​Outcomes of China's opening up and reform only tell half the story

By Haifa Said
0 Comment(s)Print E-mail China.org.cn, June 19, 2018
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Xiongan New Area, China [Photo/Xinhua]

The remarkable transformations resulting from China's 1978 reform and opening up policy undoubtedly speak volumes about the value of those milestone decisions. However, the outcomes themselves are by no means the whole story.

To look at such a diverse and multidimensional process, marking its 40th anniversary this year, from the perspective of merely measuring achievements, grand as they are, would be a simplistic reading. What makes China's most defining change in modern history interesting, aside from its outcomes, is the unique way these reforms have been carried out.   

For one, literal adherence to the ideology of the ruling Communist Party have become no longer the sole criterion and guarantor of truth. Instead, moving from ideology to pragmatism, policy reform has been built on a new norm of practical experimentation and direct implementation.

Leader Deng Xiaoping, the "father of reforms," struck a courageous and realistic note in a 1979 speech when he called upon China to talk more about economics and less about politics. While not ignoring the theoretical basis of the political sphere, he said equal effort should also be devoted to the applied theory of economy, especially in the fields of agriculture, industry, commerce and management.

The reality was that China at that time was one of the poorest countries in the world, lagging behind not only developed countries but also its rapidly developing Asian neighbors. Deng's philosophy and that of former Premier Zhou Enlai were in line with this need to bridge the development gap by introducing ideological reviews, as well as minimizing the focus on theories that stressed inevitable conflict between socialist and capitalist countries.

Their aim was to make Chinese socialism more practical and consistent with urgent efforts to achieve economic gains in order to effectually improve the living conditions of long-impoverished citizens.

Deng Xiaoping's reform policy, considered radical at that time, was officially embraced at the 3rd plenary session of the 11th Central Committee of the Communist Party of China (CPC) in December 1978. The policy outlined the need to follow new economic management methods, introduce advanced technologies, boost economic exchange with the outside world and scale down centralism in the planned economy system to spur vitality and development.

Among other results, academic competence, rather than students' family background and political affiliations, became the new criterion for university admission. In economic work as well, professionalism and efficiency were set as the new standard for promotion, further enhanced by the introduction of an incentives system and a policy of paying according to the amount and type of work done, which was a fundamental departure from the previous egalitarian "Iron Rice Bowl" policy.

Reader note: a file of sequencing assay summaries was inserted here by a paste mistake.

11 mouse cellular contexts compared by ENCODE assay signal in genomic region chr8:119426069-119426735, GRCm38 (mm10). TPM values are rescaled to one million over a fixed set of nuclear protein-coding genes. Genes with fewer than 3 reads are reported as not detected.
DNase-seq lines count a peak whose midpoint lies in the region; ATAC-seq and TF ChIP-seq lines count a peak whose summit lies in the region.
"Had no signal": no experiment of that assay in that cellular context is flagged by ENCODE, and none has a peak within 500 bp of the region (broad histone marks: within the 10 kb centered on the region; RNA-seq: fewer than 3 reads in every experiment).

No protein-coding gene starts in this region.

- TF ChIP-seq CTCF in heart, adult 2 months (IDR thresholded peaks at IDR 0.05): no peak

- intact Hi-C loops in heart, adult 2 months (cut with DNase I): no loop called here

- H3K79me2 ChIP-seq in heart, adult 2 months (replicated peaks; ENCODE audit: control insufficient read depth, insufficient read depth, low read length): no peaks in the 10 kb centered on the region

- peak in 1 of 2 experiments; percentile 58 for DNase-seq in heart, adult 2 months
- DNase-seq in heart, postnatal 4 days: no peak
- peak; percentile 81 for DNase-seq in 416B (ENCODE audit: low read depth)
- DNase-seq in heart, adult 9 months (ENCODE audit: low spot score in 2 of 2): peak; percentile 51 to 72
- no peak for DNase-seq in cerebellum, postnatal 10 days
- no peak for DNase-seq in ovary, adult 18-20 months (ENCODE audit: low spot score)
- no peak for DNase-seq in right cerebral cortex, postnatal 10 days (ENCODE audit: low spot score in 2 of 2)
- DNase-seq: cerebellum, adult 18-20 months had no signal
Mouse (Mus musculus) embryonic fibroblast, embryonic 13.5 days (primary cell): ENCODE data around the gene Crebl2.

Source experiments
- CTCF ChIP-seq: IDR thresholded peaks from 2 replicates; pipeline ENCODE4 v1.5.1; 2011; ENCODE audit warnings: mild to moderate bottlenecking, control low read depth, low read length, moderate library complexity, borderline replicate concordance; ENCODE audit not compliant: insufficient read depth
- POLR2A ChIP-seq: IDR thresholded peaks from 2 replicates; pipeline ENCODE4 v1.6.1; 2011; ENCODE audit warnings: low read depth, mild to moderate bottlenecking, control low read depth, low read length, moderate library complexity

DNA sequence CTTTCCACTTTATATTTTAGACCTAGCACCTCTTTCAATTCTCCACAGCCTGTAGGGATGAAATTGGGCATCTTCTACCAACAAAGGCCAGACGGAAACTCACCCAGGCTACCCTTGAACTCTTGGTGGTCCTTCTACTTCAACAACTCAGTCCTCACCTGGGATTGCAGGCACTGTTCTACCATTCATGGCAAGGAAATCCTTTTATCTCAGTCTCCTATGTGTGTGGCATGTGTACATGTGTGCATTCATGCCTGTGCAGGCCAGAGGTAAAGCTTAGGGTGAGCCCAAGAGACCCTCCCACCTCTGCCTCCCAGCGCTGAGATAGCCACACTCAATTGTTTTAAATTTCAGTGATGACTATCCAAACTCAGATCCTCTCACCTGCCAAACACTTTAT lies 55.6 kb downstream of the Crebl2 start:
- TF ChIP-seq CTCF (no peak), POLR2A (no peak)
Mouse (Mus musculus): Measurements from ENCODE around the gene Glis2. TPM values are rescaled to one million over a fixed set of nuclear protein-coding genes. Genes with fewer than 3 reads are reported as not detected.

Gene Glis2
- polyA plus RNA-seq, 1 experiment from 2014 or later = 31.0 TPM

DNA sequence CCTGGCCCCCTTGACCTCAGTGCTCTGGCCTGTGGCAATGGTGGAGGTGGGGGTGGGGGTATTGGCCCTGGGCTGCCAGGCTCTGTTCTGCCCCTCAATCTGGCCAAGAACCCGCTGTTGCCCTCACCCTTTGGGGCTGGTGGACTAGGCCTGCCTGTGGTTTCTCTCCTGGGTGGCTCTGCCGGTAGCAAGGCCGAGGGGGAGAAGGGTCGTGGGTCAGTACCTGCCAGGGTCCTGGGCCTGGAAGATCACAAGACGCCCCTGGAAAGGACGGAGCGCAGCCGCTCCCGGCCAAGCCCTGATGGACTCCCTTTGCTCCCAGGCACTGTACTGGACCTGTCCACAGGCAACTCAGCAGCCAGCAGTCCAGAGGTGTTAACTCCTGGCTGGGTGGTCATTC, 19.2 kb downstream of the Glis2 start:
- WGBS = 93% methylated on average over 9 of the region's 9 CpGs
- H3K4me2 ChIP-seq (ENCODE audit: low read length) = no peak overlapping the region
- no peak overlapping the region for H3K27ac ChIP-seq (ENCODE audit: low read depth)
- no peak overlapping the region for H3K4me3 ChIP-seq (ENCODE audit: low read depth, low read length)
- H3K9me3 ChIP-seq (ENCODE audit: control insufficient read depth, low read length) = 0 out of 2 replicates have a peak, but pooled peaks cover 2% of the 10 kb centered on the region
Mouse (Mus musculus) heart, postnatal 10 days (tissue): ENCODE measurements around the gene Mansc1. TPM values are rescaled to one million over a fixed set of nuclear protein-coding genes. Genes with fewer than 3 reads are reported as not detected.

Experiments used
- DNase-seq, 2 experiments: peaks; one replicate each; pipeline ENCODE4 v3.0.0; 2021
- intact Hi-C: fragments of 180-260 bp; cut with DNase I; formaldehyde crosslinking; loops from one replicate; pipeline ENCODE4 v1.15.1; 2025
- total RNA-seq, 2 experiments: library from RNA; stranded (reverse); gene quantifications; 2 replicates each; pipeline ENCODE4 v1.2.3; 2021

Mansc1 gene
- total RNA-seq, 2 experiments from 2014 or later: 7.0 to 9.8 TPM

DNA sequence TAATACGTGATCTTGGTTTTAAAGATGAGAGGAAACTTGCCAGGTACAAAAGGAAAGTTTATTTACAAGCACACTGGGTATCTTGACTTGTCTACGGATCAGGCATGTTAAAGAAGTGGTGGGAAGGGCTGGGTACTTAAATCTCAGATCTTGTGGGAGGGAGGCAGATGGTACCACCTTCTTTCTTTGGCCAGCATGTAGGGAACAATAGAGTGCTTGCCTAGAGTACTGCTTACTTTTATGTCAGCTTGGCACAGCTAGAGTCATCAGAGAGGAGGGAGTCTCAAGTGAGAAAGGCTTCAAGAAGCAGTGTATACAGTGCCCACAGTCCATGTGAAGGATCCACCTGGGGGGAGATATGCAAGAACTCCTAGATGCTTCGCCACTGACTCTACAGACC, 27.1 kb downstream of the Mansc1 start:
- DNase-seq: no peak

Unlike in the "Great Leap Forward" era, when disastrous human losses resulted from the overstretching of agricultural resources based on unrealistic administration policies, the more pragmatic approach of the post-1978 period took into account the economic and social realities to achieve solid nationwide development.

Gradualism and experimentalism shaped the new approach, in which partial reforms were applied in one field and, upon success, were expanded and approved as national policy.

In addition, there was a reduction of state interference – a significant departure from the centrally planned economy system – and an increase in the independence of various economic leadership roles in managing resources and exploring reforms. These changes gave rise to free market activities and positive competitiveness, which gradually led to an abundance of products and higher growth rates.

A more empirical approach allowed authorities to track not only the progress of various reforms, but also the administrative mechanisms and policies needed to shape them, which gradually lent them more credibility.

The resulting economic and social outcomes of the reforms came about through the continuous assessment and readjustment of policies to deal with new conditions and arising challenges, such as those related to environmental damage, energy consumption, income inequality and social services corruption, among others. 

It is this dynamism and blend of methods that aligned free market practices with the socialism-based overall guidance of the CPC, leading to China's transition to a mixed economy and to its unique pattern of economic development. This unique  pattern has, in turn, shaped China's upheld line of "Socialism with Chinese Characteristics."

It is on the continued positive guidance of the CPC leadership that much of the future success of China's development is contingent. This fact is what makes Party chief and President Xi Jinping's emphasis on the Party's absolute leadership entirely relevant.

Haifa Said is chief editor of the English Department at the Syrian Arab News Agency.

Opinion articles reflect the views of their authors, not necessarily those of China.org.cn.

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